It is located at the chancel of the apse, by means of an arcade, composed of three columns with Roman and Visigothic capitals, which support four horseshoe arches, in brick, framed by alfices and topped by a cornice of corbels, similar to that of the mosque of Cristo de la Luz. On the ground, on top of the earlier late Roman layer, two older structures can be seen: an almagra and an enclosing wall from the 9th-10th centuries, similar to a musalla, or element to delimit a sacred space, or an area of respect around the mosque. As a church, from 1180 it became a cemetery, in which some grave goods have been found, until the end of the 14th century when it was sealed with lime and pebbles and the arab cistern was built.

Characteristic works

The Visigothic pilaster

The Visigothic pilaster, which is considered to be early Christian by some experts, is one of the oldest pieces in which four scenes from the life of Christ are depicted. Despite the scraping of his face by the Muslims, Christ can be distinguished by his larger size and attitudes: Healing of the Blind Man, Resurrection of Lazarus, Christ and the Samaritan woman at the well, and Jesus healing the Bleeding Woman.

The chapel of Santa Catalina

D. Fernando Álvarez de Toledo, secretary and of the Council of the Kings, rebuilt the church after the fire of the 15th century and added new chapels, including the chapel of Santa Catalina, today owned by the Counts of Cedillo, by papal bull of Pope Alexander VI in 1496. The Infanta Juana of Castile, born near the square, was baptised in this chapel. Among the works of art that it houses, are the magnificent altarpiece and the painting of the Calvary by Correa del Vivar from Toledo, with elegant figures, soft modelling and iridescent colour, influenced by the meticulous drawing of his master Juan de Borgoña, the monumental sense of Raphael and Leonardo, the dramatism of Morales and the mannerism of Alonso Berruguete.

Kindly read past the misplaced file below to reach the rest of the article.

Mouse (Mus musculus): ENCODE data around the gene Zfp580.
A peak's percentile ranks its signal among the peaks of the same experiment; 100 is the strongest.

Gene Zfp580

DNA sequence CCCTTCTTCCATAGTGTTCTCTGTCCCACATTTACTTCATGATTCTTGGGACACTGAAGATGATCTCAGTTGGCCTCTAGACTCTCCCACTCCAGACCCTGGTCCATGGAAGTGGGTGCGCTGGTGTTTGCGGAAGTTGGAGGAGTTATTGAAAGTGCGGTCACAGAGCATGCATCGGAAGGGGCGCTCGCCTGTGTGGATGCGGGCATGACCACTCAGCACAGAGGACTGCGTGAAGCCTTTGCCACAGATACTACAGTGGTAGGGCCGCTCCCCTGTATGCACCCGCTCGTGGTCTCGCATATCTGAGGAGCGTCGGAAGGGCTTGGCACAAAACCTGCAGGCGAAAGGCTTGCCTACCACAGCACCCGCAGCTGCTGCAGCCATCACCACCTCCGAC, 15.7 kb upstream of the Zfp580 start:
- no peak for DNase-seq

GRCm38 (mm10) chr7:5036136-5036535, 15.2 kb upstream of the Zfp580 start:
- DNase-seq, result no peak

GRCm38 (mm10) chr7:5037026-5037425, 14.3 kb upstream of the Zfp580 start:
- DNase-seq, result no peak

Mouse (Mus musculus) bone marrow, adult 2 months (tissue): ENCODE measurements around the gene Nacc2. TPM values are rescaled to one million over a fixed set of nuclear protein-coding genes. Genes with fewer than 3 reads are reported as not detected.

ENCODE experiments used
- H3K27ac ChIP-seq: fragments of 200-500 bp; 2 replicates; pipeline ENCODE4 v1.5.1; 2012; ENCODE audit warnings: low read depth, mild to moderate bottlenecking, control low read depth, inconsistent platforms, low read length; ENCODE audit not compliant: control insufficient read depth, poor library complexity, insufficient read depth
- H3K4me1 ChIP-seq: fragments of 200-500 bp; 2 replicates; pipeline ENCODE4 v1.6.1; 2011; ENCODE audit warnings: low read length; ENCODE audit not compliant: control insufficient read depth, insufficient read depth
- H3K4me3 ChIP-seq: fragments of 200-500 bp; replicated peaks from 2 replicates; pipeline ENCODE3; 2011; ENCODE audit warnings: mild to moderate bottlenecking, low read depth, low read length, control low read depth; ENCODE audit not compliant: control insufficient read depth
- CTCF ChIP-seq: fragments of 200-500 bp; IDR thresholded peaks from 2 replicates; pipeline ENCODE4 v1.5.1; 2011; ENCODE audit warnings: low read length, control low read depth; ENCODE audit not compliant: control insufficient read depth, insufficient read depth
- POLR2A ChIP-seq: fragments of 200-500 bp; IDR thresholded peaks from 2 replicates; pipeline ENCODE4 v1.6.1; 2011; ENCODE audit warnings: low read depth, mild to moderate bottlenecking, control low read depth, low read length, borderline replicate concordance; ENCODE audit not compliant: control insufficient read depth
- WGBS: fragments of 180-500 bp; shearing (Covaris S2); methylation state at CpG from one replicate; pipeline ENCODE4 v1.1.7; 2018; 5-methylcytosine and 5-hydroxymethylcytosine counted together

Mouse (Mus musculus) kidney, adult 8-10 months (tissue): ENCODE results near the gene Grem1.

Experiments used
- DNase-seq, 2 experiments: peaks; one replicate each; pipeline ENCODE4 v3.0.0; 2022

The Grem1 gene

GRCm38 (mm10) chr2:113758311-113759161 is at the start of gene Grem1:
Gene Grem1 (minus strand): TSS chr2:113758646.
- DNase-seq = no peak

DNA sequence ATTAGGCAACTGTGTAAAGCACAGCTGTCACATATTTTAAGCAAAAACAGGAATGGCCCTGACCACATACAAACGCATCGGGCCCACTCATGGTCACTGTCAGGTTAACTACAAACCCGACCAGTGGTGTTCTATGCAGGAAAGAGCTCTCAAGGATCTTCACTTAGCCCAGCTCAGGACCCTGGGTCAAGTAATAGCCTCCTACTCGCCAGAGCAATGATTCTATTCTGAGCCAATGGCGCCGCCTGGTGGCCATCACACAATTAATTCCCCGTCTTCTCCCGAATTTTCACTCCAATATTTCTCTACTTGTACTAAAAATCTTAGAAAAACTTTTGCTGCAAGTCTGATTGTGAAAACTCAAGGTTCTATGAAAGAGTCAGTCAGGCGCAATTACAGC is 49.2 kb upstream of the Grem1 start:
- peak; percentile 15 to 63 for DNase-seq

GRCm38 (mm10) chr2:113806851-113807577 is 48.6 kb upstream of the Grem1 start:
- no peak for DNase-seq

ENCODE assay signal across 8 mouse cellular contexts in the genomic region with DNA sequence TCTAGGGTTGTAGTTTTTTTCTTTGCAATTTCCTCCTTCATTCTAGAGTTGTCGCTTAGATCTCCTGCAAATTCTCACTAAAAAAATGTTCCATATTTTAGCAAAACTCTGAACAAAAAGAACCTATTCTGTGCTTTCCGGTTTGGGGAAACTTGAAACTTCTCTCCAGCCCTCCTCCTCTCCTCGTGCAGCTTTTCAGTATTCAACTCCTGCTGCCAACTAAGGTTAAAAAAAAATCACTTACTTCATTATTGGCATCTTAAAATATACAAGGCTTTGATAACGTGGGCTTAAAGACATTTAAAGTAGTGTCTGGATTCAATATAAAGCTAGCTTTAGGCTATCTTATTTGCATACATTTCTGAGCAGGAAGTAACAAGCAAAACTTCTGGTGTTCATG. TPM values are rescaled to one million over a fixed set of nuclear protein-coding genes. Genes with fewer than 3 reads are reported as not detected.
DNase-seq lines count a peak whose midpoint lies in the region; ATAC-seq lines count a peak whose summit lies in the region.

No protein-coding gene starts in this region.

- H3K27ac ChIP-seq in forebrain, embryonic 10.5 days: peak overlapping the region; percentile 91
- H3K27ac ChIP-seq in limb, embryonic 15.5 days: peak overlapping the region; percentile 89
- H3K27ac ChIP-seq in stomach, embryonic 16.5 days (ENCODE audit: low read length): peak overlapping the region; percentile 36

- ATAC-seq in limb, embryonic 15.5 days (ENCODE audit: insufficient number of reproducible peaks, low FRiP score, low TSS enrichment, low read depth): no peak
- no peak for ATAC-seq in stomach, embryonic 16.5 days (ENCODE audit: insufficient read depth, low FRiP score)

Other artistic works

The small altarpiece from the mid-16th century presides over the Main Chapel. It was the work of Nicolás de Vergara el Viejo and Bautista Vázquez, with scenes from the infancy of Christ and the life of the Virgin glorifying the Mother of the Saviour. In recent decades, it was in the Synagogue of Santa María la Blanca. Other Baroque sculptures stand out, such as the images owned by the Brotherhood of Calvary: the 17th century Christ of Faith, also reproduced on the panel by the ceramist Aguado, and the Virgin of the Rosary, an 18th century carved image, restored in the 20th century.

Visitors' comments

Comments and opinions of visitors on the Royal College of Doncellas Nobles

EnriqueLa segunda mezquita de toledo
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“En sus restos arqueológicos encierra junto a un tesorillo que tuvo, parte de los restos de lo que fue la segunda mezquiita de Toledo. Bella y esplendorosa.”
JordiEn su pequeñez radica su grandeza
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“De los 7 monumentos que entran con la pulsera de los 10 euros, este es el que más me ha impresionado.”
NinessImprescindible visitar el subterráneo
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“Aunque no sea una de las Iglesias más famosas, las excavaciones que se están realizando merecen la pena ser visitada para entender cómo cada civilización ha ido construyendo sobre la anterior.”